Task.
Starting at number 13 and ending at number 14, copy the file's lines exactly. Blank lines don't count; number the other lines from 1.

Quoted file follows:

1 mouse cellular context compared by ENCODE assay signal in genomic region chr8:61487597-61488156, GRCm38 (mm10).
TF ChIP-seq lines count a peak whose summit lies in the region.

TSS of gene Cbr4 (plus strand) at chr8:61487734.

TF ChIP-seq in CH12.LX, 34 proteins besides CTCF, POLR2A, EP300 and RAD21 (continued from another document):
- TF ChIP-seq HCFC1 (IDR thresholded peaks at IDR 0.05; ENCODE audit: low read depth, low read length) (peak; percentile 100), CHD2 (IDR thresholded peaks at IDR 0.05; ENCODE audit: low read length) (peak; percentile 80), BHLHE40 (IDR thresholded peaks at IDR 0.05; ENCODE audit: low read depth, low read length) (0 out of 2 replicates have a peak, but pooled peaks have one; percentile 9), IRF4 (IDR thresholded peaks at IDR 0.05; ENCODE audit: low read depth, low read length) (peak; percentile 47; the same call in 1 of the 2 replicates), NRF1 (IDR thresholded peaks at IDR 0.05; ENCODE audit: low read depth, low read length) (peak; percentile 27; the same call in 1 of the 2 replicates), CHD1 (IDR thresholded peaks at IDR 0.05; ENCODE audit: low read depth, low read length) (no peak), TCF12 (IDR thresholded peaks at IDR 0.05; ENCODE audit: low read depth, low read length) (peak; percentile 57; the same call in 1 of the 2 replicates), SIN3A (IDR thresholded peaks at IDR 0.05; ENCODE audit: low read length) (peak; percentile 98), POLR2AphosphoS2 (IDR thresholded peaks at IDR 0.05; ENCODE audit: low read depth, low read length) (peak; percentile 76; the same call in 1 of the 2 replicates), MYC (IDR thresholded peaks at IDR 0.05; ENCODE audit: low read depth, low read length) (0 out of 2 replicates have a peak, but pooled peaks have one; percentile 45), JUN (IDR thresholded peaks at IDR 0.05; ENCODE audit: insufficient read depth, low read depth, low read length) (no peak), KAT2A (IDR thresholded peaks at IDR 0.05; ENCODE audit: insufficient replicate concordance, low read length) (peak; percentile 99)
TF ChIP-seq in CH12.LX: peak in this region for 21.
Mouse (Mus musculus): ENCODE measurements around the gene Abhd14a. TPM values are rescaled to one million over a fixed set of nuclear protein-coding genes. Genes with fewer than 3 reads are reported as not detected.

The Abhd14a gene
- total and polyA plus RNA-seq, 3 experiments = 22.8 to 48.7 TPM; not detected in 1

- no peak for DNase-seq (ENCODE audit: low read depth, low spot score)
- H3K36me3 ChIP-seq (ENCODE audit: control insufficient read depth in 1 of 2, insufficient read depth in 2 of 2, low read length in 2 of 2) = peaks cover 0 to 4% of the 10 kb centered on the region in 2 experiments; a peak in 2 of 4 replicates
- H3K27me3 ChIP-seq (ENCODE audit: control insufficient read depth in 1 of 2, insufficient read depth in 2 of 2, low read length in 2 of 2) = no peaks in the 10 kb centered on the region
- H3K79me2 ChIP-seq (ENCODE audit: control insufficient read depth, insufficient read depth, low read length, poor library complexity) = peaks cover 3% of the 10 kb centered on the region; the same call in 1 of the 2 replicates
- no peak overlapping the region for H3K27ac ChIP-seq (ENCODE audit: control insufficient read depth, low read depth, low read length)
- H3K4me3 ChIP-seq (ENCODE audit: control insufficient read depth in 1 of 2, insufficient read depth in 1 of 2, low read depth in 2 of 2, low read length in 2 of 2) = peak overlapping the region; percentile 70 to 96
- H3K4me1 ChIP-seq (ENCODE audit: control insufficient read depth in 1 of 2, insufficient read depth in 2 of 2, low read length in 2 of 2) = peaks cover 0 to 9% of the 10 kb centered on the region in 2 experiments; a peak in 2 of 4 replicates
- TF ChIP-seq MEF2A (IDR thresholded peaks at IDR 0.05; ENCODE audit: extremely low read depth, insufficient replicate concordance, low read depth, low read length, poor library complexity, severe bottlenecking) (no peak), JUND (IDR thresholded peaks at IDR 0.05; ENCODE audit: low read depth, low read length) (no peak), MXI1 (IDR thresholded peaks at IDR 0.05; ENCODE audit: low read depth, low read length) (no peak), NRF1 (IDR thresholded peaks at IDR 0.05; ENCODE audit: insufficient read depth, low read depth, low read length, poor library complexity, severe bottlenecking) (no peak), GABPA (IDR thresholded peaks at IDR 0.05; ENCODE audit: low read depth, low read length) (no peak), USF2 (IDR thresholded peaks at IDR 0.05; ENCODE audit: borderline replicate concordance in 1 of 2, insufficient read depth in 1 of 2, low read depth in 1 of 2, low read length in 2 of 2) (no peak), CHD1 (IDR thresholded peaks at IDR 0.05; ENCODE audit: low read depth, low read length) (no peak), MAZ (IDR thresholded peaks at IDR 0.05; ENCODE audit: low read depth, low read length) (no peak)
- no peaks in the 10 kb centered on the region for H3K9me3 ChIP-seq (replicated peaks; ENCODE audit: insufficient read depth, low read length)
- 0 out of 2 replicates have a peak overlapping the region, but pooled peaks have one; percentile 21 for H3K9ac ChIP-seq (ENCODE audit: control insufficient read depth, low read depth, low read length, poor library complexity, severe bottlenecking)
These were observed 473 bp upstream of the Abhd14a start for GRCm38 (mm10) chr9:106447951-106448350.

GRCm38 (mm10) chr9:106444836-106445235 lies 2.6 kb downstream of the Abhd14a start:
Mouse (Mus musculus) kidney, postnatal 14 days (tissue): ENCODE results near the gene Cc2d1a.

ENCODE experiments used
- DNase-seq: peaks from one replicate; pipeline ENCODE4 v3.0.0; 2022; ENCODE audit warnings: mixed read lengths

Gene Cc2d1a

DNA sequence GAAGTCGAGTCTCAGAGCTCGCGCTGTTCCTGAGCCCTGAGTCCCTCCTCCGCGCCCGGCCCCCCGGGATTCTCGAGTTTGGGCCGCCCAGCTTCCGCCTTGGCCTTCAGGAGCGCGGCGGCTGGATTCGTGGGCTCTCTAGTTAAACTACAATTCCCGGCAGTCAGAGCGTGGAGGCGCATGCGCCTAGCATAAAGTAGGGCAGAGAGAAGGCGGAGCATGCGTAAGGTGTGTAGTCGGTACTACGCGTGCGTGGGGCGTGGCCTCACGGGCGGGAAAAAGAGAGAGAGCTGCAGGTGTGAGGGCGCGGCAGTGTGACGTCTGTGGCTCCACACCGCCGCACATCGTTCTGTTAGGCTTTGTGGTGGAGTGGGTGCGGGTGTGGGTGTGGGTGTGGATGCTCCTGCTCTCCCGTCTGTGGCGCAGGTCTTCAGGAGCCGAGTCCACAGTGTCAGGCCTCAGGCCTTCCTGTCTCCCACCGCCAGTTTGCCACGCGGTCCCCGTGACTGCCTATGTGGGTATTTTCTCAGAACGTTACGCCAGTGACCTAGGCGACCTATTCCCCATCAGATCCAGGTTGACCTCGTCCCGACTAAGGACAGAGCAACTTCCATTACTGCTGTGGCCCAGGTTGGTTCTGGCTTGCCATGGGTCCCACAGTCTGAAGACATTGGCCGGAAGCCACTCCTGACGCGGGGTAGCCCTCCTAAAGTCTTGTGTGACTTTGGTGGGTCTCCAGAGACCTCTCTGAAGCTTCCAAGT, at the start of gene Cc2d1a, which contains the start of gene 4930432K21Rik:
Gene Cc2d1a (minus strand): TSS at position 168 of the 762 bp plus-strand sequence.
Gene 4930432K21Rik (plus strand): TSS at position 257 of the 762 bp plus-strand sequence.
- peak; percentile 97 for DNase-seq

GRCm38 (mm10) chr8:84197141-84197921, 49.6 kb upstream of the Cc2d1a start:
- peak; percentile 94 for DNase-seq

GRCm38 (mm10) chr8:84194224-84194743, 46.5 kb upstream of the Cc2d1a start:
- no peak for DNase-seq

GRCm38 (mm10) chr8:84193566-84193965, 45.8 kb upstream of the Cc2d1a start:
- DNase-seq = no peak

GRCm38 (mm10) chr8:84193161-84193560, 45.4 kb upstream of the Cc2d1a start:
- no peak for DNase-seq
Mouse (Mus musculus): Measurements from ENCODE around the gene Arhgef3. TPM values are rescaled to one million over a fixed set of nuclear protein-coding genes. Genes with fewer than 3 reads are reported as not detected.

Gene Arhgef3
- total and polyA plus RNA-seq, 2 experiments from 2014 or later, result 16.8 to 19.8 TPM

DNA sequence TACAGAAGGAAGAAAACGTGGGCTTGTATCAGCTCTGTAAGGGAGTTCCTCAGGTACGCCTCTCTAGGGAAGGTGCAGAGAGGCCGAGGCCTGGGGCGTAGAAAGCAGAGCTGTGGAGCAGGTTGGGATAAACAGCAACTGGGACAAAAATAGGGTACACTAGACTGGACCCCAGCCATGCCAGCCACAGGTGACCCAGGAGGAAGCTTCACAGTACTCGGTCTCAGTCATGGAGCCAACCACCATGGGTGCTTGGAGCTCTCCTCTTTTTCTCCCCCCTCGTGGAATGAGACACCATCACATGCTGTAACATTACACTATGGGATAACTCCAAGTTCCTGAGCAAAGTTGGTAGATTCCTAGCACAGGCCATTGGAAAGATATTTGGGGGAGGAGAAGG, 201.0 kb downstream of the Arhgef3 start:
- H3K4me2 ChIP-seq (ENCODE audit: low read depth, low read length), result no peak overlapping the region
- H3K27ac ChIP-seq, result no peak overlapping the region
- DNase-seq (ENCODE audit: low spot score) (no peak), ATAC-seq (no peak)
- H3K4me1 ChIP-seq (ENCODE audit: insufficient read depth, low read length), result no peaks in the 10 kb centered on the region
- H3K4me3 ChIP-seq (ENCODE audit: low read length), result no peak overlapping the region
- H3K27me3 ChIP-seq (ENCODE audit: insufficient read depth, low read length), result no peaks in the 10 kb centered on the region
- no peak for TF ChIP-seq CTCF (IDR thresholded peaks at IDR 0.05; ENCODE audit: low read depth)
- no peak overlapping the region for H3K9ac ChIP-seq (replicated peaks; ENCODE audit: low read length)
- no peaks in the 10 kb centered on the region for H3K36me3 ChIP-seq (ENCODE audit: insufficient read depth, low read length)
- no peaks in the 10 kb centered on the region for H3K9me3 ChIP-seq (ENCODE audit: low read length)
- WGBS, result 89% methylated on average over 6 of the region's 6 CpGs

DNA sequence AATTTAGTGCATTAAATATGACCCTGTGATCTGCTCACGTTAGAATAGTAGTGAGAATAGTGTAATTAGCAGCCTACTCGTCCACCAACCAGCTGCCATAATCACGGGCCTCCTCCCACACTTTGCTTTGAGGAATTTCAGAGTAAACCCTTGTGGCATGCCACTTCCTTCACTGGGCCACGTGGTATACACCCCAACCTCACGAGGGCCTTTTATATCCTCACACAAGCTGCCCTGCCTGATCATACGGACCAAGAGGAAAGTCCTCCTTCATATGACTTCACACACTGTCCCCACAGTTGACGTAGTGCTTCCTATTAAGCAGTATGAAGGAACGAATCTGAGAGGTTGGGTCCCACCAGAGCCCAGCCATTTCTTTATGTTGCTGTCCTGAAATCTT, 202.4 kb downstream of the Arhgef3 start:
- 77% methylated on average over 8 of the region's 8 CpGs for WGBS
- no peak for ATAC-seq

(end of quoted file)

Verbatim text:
- H3K79me2 ChIP-seq (ENCODE audit: control insufficient read depth, insufficient read depth, low read length, poor library complexity) = peaks cover 3% of the 10 kb centered on the region; the same call in 1 of the 2 replicates
- no peak overlapping the region for H3K27ac ChIP-seq (ENCODE audit: control insufficient read depth, low read depth, low read length)